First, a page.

The VFW’s annual summit is really less a meeting than an invasion. The group’s conventions are massive, big enough to swamp a smaller city’s accommodations. Big enough to be a small city. More than 12,000 attendees are expected here.
And they are the kind of people who vote.
"Since I was 18, I have not missed an election," said John Stroud, who served as the VFW National Commander in 2014 and 2015.
Though VFW membership is down from 2.1 million in 1992 to about 1.2 million today, the group's clout in Congress and with voters remains huge, and it would be seen as folly for a presidential candidate to turn down the traditional invitation to speak at the convention.
So Hillary Clinton will be here Monday morning, just days before her nomination by the Democrats, and Donald Trump will come Tuesday, days after his own nomination by the GOP.
And like much of the country, many veterans here are underwhelmed by their choices.
"I’m not voting for anybody. I’m voting against somebody," said Ed Hendrickson of Post 4809 in Norfolk Virginia, "because either one I don’t see doing a lot of greatness for us."
On paper, at least, this should be a rich vein of Trump voters. Veterans are more likely to vote than those who haven’t served, and they are more likely to vote Republican.
But it's not a slam dunk for this year's Republican nominee. Trump avoided service in Vietnam with the help of several draft deferments, and Trump questioned the heroism of Sen. John McCain, who was a prisoner of war in Vietnam for five years, and who was tortured and kept in solitary confinement.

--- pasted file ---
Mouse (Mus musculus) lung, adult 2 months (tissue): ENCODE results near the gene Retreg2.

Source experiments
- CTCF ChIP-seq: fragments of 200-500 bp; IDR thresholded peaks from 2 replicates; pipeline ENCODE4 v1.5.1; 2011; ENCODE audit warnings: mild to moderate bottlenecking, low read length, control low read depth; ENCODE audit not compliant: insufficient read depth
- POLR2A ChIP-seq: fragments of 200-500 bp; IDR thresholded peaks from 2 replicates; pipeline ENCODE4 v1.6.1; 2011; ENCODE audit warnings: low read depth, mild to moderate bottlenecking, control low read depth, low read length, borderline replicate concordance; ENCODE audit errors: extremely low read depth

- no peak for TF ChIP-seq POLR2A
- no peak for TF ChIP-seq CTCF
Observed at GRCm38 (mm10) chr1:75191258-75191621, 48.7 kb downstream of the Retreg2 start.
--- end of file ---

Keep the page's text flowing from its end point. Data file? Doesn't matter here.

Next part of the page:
The VFW is strictly nonpartisan, but Trump's comments about McCain angered many war veterans.
Stroud rebuked Trump publicly, as did the current commander. But Stroud now says he’s moved past the issue, and doesn’t hold it against the GOP nominee.
"With candidate Trump, it’s going to be an evolution," Stroud said. "I think he’s evolving."
Hendrickson, however, hasn't forgotten. He says Trump "engages his mouth before he thinks sometimes."
Hendrickson isn't thrilled about Hillary Clinton either. He says the former Secretary of State's improper handling of government email resonates with the veterans here whose lives sometimes depended on classified material staying secret.
Other veterans at the convention say they hope to hear specifics from the two candidates, especially about how they would reform the problem-plagued VA healthcare system. And they want it improved, not gutted or fully privatized.
Vietnam veteran John Alexander from Post 3337 near New Orleans has leukemia, prostate cancer and heart disease. His wife Lois walked with him as he rolled around the VFW convention in a wheelchair.
They say the VA care they get is terrific, and they would never be able to afford the thousands of dollars a month in medicine the VA gives them. They don’t want to hear the candidates propose drastic changes to the VA.
Another attendee, Gulf War veteran Jennifer Smith of Lansing, Michigan, wants to hear details that she can believe, but doesn’t think she will.
"I don’t expect to hear anything but platitudes," Smith said. "But I’m really hoping for some dynamic possibilities to address veterans’ issues.""I have low expectations, but high hopes," she said.
This story was produced by the American Homefront Project — a collaboration of North Carolina Public Radio-WUNC, Southern California Public Radio, KUOW-Seattle, and WUSF-Tampa.